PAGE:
Crick, F. & Koch, C. (1990) Toward a neurobiological theory of consciousness. Seminars in the Neurosciences, 2, 263-75.

Eckhorn, R., Bauer, R., Jordan, W., Brosch, M., Kruse, W., Munk, M. & Reitboeck, J. (1988). Coherent oscillations: A mechanism of feature linking in the visual cortex? Biological Cybernetics, 60, 121-30.

Gibson, J. J. (1979). The ecological approach to visual perception. Boston: Houghton Mifflin.

Gregory, R. L. (1971). The intelligent eye. London: Weidenfeld & Nicolson.

Hatfield, G. & Epstein, W. (1985). The status of minimum principle in the theoretical analysis of visual perception. Psychological Bulletin, 97 (20), 155-186.

Hochberg, J. E. (1978). Perception. Englewood Cliffs, New Jersey: Prentice Hall, Inc.

Koffka, K. (1935). Principles of Gestalt psychology. London: Kegan, Paul, Trench & Trubner.

Köhler, W. (1920). Die physische Gestalten in Ruhe und stationären Zustand: Eine naturphilosophische Untersuchung. (Physical Gestalten). In W. D. Ellis (Ed.), A source book of Gestalt psychology, 1938., (pp. 17-70). London: Routledge & Kegan Paul. (Reprinted from Brownschweig: Vieweg & son.)

Köhler, W. (1927). Zum Problem der Regulation (On the problem of regulation). In M. Henle (Ed.), The selected papers of Wolfgang Köhler, 1971., (pp. 305-326). New York: Liveright.

Köhler, W. (1947). Gestalt psychology. New York.: Liveright.

Markovic, S. & Gvozdenovic, V. (2001). Symmetry, complexity and perceptual economy: Effects of minimum and maximum simplicity conditions. Visual Cognition, VIII (3/4/5), 305-327.

Marr, D. (1982). Vision. San Francisco: W. H. Freeman.

Rock, I. (1983). Logic of Perception. Cambridge, Massachusetts: The MIT Press.

Shaw, R. E. & Bransford, J. (1977). Introduction: Psychological Approaches to the Problem of Knowledge. In R. Shaw & J. Bransford (Eds.), Perceiving, Acting and Knowing (pp. 1- 39). Hillsdale, New Jersey: Lawrence Erlbaum Associates.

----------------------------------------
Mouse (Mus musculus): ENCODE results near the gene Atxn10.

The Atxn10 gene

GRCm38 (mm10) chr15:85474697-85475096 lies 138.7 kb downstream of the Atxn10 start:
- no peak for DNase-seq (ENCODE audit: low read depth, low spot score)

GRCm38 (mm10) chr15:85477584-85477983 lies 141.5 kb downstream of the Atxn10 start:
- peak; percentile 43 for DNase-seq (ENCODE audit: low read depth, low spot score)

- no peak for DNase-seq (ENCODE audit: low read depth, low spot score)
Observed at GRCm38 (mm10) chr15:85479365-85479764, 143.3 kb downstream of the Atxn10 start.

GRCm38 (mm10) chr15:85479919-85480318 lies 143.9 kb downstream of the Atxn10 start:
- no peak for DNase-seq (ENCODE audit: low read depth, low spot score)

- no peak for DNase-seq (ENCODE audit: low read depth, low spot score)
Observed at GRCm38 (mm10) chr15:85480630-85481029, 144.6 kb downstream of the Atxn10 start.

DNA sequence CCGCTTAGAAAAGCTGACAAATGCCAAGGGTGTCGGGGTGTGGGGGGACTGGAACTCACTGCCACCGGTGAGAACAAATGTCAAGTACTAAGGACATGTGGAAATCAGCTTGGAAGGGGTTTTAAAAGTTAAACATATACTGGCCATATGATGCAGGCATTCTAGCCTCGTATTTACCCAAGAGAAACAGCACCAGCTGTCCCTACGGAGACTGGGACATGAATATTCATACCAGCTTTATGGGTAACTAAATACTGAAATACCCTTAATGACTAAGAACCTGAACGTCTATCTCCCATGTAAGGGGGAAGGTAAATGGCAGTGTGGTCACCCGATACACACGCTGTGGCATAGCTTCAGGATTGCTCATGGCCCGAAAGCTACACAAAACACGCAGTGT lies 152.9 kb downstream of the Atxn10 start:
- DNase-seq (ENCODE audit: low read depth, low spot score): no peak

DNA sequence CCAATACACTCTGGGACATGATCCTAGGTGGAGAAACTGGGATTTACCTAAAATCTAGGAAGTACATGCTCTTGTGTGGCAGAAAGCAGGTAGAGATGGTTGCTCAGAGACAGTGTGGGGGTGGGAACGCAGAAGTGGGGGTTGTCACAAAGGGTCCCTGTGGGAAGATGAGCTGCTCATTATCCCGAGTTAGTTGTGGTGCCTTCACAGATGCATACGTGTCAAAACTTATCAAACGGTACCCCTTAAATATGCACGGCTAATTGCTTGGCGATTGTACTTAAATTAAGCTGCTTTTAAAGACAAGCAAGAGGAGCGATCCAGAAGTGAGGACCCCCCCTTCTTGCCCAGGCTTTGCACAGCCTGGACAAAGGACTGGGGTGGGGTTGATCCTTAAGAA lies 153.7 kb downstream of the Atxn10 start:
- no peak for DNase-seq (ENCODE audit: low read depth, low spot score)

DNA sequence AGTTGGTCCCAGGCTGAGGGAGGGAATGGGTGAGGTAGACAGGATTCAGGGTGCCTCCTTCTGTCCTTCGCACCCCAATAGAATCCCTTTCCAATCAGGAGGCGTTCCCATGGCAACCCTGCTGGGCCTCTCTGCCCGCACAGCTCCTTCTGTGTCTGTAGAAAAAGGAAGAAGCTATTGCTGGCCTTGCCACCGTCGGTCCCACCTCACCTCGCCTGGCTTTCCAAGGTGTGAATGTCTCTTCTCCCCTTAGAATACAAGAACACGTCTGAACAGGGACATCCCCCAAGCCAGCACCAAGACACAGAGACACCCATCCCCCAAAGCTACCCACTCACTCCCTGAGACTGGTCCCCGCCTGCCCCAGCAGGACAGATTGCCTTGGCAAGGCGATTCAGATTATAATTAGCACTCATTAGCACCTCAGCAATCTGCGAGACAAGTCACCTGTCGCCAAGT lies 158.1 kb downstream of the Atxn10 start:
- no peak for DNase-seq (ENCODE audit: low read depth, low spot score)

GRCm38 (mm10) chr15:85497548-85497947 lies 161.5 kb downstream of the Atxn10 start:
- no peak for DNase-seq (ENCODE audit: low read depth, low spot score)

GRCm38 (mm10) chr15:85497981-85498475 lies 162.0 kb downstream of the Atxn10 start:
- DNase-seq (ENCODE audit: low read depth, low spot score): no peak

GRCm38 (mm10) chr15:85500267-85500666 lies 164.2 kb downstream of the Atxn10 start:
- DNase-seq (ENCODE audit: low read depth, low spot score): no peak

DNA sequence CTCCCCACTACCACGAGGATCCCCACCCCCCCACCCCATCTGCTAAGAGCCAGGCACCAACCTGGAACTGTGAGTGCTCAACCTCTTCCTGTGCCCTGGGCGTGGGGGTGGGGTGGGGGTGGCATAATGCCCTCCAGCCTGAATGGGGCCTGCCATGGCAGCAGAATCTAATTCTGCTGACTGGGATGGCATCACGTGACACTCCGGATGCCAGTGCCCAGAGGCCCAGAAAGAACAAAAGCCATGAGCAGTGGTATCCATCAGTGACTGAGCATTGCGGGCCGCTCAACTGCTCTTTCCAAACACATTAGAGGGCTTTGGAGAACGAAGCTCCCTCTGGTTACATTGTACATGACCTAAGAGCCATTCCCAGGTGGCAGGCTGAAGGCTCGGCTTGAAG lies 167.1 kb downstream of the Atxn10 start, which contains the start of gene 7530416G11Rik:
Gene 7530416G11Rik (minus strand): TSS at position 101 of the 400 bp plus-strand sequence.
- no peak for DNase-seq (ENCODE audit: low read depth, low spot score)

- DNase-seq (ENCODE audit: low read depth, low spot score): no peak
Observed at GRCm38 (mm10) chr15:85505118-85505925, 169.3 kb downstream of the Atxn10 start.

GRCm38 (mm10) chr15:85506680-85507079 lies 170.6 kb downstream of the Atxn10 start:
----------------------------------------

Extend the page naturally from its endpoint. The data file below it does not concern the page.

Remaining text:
Shaw, R. E. & Turvey, M. T. (1981). Coalitions as models for ecosystems: A realist perspective on perceptual organization. In M. Kubovy & J. R. Pomerantz (Eds.), Perceptual organization (pp. 343-415). Hillsdale, New Jersey: Lawrence Erlbaum Associates.

Singer, W. (1999). Neuronal synchrony: A versatile code for the definition of relations? Neuron, 24, 49-65.

Niall McLoughlin

Bursting the Bubble: Do we need true Gestalt isomorphism?


Lehar proposes an interesting theory of visual perception based on an explicit three- dimensional representation of the world existing in the observer's head. However, if we apply Occams Razor to this proposal it's possible to contemplate far simpler representations of the world. Such representations have the advantage that they agree with findings in modern neuroscience.

Lehar proposes to model visual perception using his subjective visual experience as his source of data. He proposes a perceptual modelling approach since "conventional concepts of neural processing offer no explanation for the holistic global aspects of perception identified by Gestalt theory". This allows him to conveniently ignore current research in visual neuroscience while concentrating on the central issues of the representation of the visual field and of our subjective visual experiences. As he correctly points out the world we see and experience surrounding us exists only as nerve impulses within our head. Lehar proposes that since our subjective experience of the world is that of a high-resolution three-dimensional volume, and since this representation must exist in our heads, it must therefore be some form of a high-resolution three-dimensional structure. However this does not necessarily follow. For example on a computer system it's possible to generate a sparse representation of the world into which it is placed so that the computer could interact with objects in the world in a meaningful manner. Objects could be represented at tokens at such and such x,y, and z location and so forth. There would be no explicit representation of empty space within this sparse representation. Who's to say what the subjective experience of the computer might be?

There is no doubt that my subjective experience of the world is that of a three- dimensional solid environment that I perceive in equal detail in all directions. Yet as visual scientists and practiced observers we know that this is patently not the case. Each of our eyes responds to incoming photons in a non-uniform manner and this non- uniformity is father exaggerated in the cortex. The over-representation of the fovea is magnified between the retina and cortex and the multiple inter-connected cortical regions amplify this distinction even further. Most naive observers are surprised to discover that they have a fovea and amazed that they have a blind spot in each eye. How do we fool ourselves?